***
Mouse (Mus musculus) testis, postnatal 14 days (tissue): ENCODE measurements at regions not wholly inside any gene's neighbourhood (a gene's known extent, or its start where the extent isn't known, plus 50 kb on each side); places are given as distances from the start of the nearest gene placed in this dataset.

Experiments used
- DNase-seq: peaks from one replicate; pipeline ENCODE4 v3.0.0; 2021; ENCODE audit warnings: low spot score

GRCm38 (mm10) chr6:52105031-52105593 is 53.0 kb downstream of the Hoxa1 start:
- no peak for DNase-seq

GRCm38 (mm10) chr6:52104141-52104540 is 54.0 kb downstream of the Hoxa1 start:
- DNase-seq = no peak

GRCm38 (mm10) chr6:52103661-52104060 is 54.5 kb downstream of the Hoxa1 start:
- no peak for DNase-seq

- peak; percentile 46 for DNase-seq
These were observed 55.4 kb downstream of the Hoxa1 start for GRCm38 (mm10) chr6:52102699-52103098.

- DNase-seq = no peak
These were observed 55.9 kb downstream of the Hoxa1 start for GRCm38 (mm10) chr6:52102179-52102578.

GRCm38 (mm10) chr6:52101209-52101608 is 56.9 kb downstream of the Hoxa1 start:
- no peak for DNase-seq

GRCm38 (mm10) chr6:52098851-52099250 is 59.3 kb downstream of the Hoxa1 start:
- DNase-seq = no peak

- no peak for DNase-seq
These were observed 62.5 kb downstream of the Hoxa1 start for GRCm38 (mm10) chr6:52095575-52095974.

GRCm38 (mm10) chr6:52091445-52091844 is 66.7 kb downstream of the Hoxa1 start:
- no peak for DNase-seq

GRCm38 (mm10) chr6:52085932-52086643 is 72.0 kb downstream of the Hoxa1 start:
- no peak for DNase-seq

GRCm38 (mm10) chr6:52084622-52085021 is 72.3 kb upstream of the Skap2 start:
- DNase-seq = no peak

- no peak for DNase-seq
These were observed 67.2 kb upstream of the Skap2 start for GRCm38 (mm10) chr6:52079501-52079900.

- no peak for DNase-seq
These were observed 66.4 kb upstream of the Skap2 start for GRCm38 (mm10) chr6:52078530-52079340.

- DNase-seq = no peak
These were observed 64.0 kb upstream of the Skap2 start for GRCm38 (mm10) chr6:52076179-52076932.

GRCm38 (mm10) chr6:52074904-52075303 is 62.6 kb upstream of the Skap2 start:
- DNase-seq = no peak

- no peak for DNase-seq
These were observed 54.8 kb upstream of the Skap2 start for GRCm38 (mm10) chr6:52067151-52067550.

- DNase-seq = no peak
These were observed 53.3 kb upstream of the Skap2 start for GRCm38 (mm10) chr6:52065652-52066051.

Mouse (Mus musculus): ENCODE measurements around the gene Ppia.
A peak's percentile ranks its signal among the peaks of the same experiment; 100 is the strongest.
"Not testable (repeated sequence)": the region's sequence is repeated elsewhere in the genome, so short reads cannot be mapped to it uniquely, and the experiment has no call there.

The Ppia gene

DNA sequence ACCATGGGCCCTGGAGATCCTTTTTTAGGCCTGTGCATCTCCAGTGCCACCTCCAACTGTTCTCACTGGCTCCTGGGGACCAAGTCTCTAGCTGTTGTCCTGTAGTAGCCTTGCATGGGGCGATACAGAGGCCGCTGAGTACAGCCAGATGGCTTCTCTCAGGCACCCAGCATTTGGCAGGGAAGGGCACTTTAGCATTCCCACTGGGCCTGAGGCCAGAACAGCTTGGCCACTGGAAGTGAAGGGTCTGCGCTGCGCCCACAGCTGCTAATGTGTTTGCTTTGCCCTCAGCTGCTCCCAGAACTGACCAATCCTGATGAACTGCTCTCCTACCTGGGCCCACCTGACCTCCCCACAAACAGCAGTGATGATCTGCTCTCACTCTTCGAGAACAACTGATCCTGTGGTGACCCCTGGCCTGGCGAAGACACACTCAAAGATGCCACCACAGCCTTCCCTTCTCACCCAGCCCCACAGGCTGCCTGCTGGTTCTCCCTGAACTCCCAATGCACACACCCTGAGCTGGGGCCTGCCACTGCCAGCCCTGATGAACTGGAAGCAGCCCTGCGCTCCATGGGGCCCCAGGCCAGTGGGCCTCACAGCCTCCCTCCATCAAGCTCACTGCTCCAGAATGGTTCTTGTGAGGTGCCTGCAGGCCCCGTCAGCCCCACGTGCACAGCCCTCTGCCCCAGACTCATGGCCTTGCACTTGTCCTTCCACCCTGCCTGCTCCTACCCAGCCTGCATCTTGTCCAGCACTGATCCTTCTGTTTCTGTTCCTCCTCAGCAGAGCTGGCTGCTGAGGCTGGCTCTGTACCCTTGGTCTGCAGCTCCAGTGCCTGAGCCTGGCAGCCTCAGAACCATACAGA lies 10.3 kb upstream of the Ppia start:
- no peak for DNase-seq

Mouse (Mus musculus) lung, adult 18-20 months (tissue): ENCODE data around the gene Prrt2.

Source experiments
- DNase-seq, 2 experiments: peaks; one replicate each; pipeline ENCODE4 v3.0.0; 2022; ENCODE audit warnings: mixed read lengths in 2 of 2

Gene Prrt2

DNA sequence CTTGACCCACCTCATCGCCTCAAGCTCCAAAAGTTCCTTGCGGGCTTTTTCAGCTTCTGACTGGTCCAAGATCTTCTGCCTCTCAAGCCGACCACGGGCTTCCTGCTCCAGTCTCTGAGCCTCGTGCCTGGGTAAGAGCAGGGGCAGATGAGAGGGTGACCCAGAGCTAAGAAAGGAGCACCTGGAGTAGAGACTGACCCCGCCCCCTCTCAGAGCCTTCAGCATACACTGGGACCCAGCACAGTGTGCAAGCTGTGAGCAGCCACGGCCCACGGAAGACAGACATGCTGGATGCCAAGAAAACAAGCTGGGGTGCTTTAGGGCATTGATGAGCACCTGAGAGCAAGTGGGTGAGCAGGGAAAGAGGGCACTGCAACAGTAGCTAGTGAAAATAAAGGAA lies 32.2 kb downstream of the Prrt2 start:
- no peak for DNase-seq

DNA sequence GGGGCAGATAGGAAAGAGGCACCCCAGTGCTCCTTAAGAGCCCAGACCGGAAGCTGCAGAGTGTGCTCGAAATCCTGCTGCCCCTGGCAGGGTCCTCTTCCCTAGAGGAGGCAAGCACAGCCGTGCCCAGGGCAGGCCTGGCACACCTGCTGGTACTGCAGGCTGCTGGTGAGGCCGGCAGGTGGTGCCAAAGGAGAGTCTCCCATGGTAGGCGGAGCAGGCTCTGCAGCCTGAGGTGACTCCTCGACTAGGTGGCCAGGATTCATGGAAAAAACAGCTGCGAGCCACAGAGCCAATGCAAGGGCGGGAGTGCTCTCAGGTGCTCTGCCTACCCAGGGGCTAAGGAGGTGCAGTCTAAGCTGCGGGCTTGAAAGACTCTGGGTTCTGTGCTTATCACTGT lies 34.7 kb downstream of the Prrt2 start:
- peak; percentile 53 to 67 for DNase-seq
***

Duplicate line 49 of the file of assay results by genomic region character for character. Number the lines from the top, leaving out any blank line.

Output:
- no peak for DNase-seq